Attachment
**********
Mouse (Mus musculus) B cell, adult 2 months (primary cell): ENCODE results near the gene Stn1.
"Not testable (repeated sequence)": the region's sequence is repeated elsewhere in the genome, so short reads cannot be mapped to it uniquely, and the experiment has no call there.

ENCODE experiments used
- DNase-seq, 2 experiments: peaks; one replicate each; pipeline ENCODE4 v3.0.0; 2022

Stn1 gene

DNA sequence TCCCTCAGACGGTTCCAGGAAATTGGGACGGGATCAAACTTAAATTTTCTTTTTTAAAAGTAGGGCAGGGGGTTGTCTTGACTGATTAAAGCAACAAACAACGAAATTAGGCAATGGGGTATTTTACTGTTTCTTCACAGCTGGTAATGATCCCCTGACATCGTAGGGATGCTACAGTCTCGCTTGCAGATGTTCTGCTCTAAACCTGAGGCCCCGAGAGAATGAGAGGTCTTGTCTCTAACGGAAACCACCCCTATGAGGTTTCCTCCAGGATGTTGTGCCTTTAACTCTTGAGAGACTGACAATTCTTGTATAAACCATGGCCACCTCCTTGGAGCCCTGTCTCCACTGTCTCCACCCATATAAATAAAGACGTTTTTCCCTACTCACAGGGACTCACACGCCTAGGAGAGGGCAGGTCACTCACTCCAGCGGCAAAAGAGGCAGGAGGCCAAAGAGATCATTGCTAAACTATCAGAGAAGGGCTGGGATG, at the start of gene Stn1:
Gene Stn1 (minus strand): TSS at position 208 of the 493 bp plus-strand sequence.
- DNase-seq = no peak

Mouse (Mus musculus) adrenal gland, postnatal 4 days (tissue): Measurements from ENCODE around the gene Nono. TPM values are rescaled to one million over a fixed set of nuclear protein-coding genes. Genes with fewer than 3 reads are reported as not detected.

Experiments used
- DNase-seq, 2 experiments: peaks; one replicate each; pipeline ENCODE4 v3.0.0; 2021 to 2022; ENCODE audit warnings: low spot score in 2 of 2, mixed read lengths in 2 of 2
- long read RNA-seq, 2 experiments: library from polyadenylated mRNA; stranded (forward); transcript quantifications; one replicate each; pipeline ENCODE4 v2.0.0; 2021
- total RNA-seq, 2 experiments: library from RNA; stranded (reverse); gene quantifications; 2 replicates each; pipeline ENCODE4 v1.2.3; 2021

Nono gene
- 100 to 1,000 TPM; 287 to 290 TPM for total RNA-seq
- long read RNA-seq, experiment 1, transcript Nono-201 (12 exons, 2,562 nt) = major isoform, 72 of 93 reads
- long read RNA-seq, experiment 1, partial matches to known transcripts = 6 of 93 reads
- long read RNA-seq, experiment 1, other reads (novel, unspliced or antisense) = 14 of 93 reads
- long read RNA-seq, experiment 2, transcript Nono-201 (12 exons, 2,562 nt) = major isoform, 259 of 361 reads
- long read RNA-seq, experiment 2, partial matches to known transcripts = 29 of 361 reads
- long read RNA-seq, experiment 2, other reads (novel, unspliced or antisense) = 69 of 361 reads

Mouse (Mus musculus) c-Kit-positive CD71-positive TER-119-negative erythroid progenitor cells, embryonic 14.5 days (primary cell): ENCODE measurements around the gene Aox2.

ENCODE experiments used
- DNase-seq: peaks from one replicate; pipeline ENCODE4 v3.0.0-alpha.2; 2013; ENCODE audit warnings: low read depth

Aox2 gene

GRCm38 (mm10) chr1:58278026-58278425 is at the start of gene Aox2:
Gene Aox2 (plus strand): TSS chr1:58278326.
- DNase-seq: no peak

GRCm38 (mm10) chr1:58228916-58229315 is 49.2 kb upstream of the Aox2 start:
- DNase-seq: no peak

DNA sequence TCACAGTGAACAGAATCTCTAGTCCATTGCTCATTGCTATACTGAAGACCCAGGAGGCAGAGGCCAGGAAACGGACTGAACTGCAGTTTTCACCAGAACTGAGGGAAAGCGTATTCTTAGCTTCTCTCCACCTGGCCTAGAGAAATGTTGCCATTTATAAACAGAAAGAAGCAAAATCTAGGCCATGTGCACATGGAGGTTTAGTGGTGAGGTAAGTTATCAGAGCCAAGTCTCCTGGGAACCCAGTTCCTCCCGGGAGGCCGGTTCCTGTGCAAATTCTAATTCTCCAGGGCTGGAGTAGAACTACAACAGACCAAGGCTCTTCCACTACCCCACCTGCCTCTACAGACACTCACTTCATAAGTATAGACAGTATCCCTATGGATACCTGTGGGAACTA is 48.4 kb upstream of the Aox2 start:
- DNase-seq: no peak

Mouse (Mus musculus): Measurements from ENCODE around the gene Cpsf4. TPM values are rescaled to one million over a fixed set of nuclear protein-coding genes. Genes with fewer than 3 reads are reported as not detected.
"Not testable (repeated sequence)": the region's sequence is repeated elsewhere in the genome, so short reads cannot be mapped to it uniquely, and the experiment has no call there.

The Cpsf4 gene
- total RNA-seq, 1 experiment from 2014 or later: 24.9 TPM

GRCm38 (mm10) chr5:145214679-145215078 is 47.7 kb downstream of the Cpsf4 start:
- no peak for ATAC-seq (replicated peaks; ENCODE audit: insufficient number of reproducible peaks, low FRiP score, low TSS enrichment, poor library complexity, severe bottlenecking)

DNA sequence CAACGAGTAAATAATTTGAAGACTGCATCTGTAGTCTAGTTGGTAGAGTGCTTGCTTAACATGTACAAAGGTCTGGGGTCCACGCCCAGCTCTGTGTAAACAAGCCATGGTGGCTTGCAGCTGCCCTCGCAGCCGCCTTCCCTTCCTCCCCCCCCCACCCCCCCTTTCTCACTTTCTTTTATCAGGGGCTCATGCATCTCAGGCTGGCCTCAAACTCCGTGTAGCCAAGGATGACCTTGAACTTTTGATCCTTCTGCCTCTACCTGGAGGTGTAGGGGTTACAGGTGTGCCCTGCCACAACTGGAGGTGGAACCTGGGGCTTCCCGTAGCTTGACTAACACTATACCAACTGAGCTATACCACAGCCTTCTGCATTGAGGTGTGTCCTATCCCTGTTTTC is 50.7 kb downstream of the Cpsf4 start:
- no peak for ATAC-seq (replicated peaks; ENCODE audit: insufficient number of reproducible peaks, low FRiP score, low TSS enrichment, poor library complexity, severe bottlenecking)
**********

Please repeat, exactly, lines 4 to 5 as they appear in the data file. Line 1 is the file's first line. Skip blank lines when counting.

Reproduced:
- DNase-seq, 2 experiments: peaks; one replicate each; pipeline ENCODE4 v3.0.0; 2022

Stn1 gene